This Chocolate Poundcake recipe has been our go-to cupcake recipe for about a year now. I make a big batch and frost them with cream cheese whipped with a drop of vanilla and a splash of cream, then freeze them for birthday parties. I also make sure to keep several in the school freezer for those days when a classmate brings in a treat. Nora’s teacher sends her down to the teacher’s lounge to take one out of the freezer in the morning, then she’s ready to celebrate with the rest of her class when they have a special treat at school. These cupcakes are moist and chocolatey, just as rich and delicious as a cupcake should be.

The MAD version is 1.45:1 ratio, but topped with whipped cream cheese the ratio is even higher – which is great! To make the keto version with a higher ratio, I have included substitutions and nutritional facts below. We’ve also made these in other flavors, for example, omit the cocoa powder and add bits of raspberries for vanilla-raspberry muffins. Use your imagination! This recipe was  adapted from The Joy of Gluten-Free, Sugar-Free Baking.

Chocolate Poundcake Nutritional Facts, 1 cupcakes (makes 10) from www.caloriecount.com

Chocolate Poundcake Nutritional Facts for 1 cupcake (recipe makes 10) from www.caloriecount.com

MAD Chocolate Poundcake
Makes 10 cupcakes

1 2/3 cup (180 g) Almond meal
1 Tbsp (10 g) Show Me the Whey Protein Powder (could substitute other brand)
1/2 tsp (2 g) baking powder
1/4 tsp (1 g) salt
1/4 cup (20 g) cocoa powder
2 large (100 g) eggs
1/4 cup (60 g) Whole Milk
1 tsp (5 g) vanilla extract
6 Tbsp (80 g) butter, melted
1 Tbsp (20 g) honey

Preheat oven to 350 degrees and set out 10 silicone cupcake molds on a baking sheet.

Mix together the dry ingredients–almond meal, protein powder, baking powder, salt, cocoa powder. The almond meal can be clumpy, so break it up and mix well.

In a separate bowl (your stand mixer, if using one), measure the eggs, vanilla and milk (or cream, see below). Mix on low to combine wet ingredients. Meanwhile, melt the butter in a microwave-safe bowl, then add the honey to the melted butter and combine. Add the butter and honey to the mixing bowl and combine with the eggs and honey. Then add the dry ingredients to the mixing bowl and mix on medium for 1-2 minutes, until well combined.

Scoop batter into 10 silicone muffin cups (49 grams each). Bake for 10 minutes, then rotate baking sheet and cook for another 10 minutes, until a toothpick comes out clean.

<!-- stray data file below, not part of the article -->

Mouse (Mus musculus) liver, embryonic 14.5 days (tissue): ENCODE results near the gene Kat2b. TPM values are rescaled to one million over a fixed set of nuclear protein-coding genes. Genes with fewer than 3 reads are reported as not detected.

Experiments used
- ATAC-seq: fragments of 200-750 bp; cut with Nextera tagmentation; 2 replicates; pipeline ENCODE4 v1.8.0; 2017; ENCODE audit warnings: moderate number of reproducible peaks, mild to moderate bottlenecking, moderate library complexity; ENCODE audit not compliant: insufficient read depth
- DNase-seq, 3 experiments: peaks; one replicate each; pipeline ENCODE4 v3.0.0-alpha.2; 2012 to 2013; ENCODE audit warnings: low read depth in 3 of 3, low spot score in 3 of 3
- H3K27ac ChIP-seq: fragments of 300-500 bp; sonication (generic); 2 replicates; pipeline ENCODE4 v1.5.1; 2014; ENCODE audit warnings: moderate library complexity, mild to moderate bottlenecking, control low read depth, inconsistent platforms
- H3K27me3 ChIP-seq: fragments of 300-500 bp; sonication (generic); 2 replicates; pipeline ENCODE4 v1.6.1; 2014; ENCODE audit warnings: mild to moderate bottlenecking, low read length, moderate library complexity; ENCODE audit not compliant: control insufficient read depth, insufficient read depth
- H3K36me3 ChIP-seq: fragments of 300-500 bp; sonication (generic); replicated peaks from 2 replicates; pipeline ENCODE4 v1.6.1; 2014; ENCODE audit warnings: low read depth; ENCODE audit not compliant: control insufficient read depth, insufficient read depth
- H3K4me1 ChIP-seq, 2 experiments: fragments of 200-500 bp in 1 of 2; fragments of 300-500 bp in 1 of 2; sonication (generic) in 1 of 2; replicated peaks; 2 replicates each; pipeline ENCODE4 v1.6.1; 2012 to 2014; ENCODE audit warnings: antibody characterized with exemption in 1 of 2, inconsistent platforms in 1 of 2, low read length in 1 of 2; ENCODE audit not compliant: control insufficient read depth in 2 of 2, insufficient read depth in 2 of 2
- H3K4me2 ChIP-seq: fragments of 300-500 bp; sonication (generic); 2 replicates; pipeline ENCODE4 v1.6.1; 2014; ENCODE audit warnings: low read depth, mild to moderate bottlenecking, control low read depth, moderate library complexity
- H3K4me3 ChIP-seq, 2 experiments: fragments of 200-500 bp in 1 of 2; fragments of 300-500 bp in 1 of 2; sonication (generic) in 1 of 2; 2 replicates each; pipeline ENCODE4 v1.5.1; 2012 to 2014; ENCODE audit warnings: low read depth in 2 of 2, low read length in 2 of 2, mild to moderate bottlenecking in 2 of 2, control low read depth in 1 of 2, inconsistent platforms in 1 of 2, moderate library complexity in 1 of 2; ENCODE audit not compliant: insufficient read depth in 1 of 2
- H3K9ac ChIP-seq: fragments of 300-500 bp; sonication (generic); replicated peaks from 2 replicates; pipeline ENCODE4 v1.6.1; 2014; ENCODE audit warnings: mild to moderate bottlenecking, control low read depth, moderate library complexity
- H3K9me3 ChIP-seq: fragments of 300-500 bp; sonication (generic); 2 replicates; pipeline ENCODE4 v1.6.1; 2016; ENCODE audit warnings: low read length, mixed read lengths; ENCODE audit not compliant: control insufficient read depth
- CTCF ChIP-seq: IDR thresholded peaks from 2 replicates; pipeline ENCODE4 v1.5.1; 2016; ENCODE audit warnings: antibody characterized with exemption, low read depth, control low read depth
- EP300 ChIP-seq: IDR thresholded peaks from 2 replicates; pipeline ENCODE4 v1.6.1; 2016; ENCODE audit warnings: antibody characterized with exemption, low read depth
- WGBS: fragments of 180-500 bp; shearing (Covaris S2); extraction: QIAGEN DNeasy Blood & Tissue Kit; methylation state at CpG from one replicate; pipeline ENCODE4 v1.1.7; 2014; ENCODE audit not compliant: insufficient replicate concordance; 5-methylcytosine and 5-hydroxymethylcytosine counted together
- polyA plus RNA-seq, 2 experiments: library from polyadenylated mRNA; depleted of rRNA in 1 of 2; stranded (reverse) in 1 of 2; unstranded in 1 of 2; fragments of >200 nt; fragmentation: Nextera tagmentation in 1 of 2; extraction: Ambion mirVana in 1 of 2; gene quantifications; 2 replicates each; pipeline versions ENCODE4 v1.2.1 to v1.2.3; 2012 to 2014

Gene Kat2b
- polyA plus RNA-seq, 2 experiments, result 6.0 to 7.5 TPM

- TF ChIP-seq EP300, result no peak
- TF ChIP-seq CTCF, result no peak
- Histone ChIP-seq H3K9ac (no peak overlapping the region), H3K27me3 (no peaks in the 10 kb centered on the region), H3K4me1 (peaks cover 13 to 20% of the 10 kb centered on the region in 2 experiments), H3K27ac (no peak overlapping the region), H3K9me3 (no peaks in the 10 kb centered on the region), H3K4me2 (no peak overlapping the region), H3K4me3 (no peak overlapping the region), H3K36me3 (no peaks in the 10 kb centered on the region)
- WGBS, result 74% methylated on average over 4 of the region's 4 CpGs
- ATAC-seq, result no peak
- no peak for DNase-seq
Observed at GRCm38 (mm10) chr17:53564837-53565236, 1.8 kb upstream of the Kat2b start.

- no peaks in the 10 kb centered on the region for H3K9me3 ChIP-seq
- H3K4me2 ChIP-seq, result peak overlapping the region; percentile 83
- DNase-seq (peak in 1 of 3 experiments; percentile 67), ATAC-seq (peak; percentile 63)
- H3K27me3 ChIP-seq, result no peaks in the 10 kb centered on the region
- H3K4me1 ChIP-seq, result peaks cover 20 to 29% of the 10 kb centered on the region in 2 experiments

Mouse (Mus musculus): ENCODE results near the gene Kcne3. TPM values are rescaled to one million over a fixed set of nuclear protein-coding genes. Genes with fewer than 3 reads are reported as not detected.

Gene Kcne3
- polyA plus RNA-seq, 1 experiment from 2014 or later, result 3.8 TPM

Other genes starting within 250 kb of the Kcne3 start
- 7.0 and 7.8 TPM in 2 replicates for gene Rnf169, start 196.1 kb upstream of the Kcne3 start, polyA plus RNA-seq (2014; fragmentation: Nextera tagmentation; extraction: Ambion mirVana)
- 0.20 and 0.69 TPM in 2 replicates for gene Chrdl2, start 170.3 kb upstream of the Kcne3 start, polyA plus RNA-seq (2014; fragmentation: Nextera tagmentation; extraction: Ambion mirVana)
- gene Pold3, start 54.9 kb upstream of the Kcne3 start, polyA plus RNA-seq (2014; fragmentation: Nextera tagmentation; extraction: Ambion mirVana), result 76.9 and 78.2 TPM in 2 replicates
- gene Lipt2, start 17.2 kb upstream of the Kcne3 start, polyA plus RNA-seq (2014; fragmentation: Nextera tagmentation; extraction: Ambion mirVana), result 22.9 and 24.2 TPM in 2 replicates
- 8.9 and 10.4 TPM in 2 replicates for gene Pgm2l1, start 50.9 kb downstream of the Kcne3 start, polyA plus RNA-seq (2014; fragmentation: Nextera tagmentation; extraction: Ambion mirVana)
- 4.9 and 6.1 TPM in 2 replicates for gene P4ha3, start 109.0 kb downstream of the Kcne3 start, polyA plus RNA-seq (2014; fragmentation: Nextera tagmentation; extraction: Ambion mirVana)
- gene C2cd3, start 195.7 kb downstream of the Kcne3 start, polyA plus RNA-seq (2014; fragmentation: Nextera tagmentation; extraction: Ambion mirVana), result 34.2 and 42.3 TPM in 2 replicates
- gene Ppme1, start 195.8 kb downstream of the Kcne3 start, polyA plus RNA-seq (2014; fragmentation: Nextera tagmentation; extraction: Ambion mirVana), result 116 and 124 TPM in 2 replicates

For the keto version, substitute heavy cream for the milk, and stevia for the honey (liquid stevia will go in with the eggs, cream and vanilla, powdered with go in with the dry ingredients). With those substitutions, each cupcake will have 47 grams of batter, 2.9 g carbs, 6.5 g protein, 19.2 g fat, for a ratio of 2.04:1. Use your favorite keto frosting to bring up the ratio of the whole treat.

Nora Update & Lemon Bread

Nora and her prosciutto-pear pizza, crust made from a Mission Carb Balance tortilla.

Nora and her prosciutto-pear pizza with olive oil and mozzarella, crust made from a Mission Carb Balance tortilla.

How did 2016 sneak up on us? I have been meaning to write an update for months, but busy family schedules just kept pushing it back. It’s also a case of “no news is good news,” because Nora is happily humming along with her Modified Atkins-style diet, growing and learning and being her true self.

In our last diet update about 9 months ago, we were still holding carbs to 40 g per day and weighing carb foods on the gram scale to make sure that we were not exceeding that limit, but allowing unlimited protein and fat and not calculating the ratio anymore. Now we are not weighing anything (except for making a few recipes where I still find it easier to weigh than to measure in volume, but it is rare).

We are thinking of this as the long-term maintenance phase of Nora’s diet and have taught her to eat by a simple rule: If you have a sweet food, like fruit, match it with a protein/fat food, like cheese or nuts. We are so fortunate that she has made her food choices part of her identity. I don’t worry about her cheating when she is out of our sight. She goes to friends’ houses to play and I know she will make good choices. She is making new friends and I realized that I forgot to tell the parents about her diet limitations on the first visit. We are also fortunate that we live in a time when people are very sensitive to food allergies and don’t question food limitations, and sometimes even ask up-front.

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Nora was Pippi Longstockings for Halloween! She has a flare for drama and adventure! The Halloween Fairy took away her candy and left her a “horse head on a stick” (Nora’s words!), now named Eponia.

Nora still does not get foods with added refined sugar or other starchy foods, like crackers. Gluten-free is a good rule of thumb, but many gluten-free foods are full of just another kind of starch and are not a good choice, and conversely, her low-carb tortillas do have wheat in them. A rule of thumb that I follow for meal choices is to look for paleo products and recipes because they tend to be lower carb, while still reading labels. We are also fortunate to live in a time when there are so many healthy low-carb options at our fingertips.

Nora still feels like she is on a special diet, just a bit, but because of the many special diets in the world she doesn’t feel like such an oddball. I still make fancy cupcakes and store them in her school’s freezer in the teachers’ break room, so that if the class has a birthday celebration she has something special too. She doesn’t seem to mind at all and had one last week–the only evidence I had of it was the wrapper that came home. I send along a treat to a birthday party, or pack extra healthy snack for her and friends if they have a playdate. For her birthday, we made 3-layered fruit popsicles for her backyard pool party with no added sugar. We are finding lots of things that work for everyone now that her diet is so much more relaxed. Nora’s food is still part of daily life, but it is much easier than before and the rest of life has taken over our time and energy.